On Monday December 17th at 3:30pm, Coastal GasLink gained court-ordered and RCMP escorted access to the Wet’suwet’en territory that has been reoccupied by the Unist’ot’en clan. But after the deadline passed, the gate that the Unist’ot’en Camp put up at Morice River Bridge remained closed and the Unist’ot’en retained their UN-recognized powers of free and prior informed consent protocols over access to their unceded territories. Rather than open the Morice River gate to Coastal GasLink’s pipeline construction crews, the court injunction order had the effect of redoubling the resolve of the five clans of the Wet’suwet’en nation and of Indigenous peoples and their co-fighters throughout the territories occupied by British Columbia.
The Unist’ot’en is one of five clans that make up the Wet’suwet’en nation. The news of the court injunction brought together the hereditary chiefs of all five clans, who reaffirmed their opposition to oil and gas pipelines on their territory. In a news release from December 17th, the Wet’suwet’en clans said, “While some Wet’suwet’en Indian Act Bands and corporations have signed on to the Coastal GasLink Agreement, the Wet’suwet’en hereditary leadership – who have jurisdiction over 22,000 square kilometers of traditional territories – have not given their free, prior, and informed consent to any oil or gas company to build pipelines in their lands and waters. The Wet’suwet’en hereditary chiefs have not made any agreement with the Canadian or British Columbian governments to surrender or permit access to Wet’suwet’en lands for any pipeline construction activities.”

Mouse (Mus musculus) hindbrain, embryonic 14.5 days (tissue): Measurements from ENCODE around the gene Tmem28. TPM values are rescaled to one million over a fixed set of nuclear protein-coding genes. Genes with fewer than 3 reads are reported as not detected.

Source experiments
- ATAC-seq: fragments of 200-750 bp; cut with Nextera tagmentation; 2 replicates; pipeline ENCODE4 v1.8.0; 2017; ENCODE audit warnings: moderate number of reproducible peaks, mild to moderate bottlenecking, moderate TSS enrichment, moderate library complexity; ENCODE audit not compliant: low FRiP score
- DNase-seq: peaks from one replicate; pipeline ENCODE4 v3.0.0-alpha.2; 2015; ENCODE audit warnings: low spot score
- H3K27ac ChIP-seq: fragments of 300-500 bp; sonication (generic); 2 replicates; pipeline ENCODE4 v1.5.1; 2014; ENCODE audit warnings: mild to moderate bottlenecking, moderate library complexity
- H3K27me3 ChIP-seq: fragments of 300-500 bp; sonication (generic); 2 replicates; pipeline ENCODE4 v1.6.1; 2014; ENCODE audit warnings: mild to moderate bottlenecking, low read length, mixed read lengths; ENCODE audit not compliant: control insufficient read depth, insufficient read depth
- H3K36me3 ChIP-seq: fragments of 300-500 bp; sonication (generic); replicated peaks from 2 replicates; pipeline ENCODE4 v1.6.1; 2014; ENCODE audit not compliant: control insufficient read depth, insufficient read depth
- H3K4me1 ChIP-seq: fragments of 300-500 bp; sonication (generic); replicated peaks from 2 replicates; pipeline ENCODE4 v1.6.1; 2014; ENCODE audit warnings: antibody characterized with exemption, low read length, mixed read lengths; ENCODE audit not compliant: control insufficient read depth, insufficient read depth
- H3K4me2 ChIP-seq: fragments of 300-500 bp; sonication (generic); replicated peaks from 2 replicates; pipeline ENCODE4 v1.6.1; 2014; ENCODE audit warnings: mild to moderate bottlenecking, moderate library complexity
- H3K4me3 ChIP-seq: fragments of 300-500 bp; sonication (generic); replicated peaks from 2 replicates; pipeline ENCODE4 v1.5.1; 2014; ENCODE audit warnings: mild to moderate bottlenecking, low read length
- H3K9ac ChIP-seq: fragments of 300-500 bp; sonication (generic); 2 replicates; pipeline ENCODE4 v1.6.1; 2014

The Wet’suwet’en house and clan system predates colonialism and was also recognized by the Canadian courts in the historic Delgamuukw and Red Top Supreme Court decisions. The Delgamuukw court decision found that the Wet’suwet’en had never ceded title to 22,000 square kilometers of their territory, but Canada has since ignored this decision and continued to trespass Wet’suwet’en territory, including by approving and forcing through pipelines and resource extraction projects. Arguing that “under Wet’suwet’en law, clans have a responsibility and right to control access to their territories,” the Wet’suwet’en clan chiefs agreed by consensus to “assert control of the Gitdumden Clan territory that borders to the west of Unist’ot’en lands.” These chiefs set up a checkpoint on the Morice Lake Forest Service Road outside of but on the access route to the area covered by the court injunction. Wet’suwet’en delegates will guard this checkpoint “until further notice” to ensure that only those with free, prior, and informed consent pass.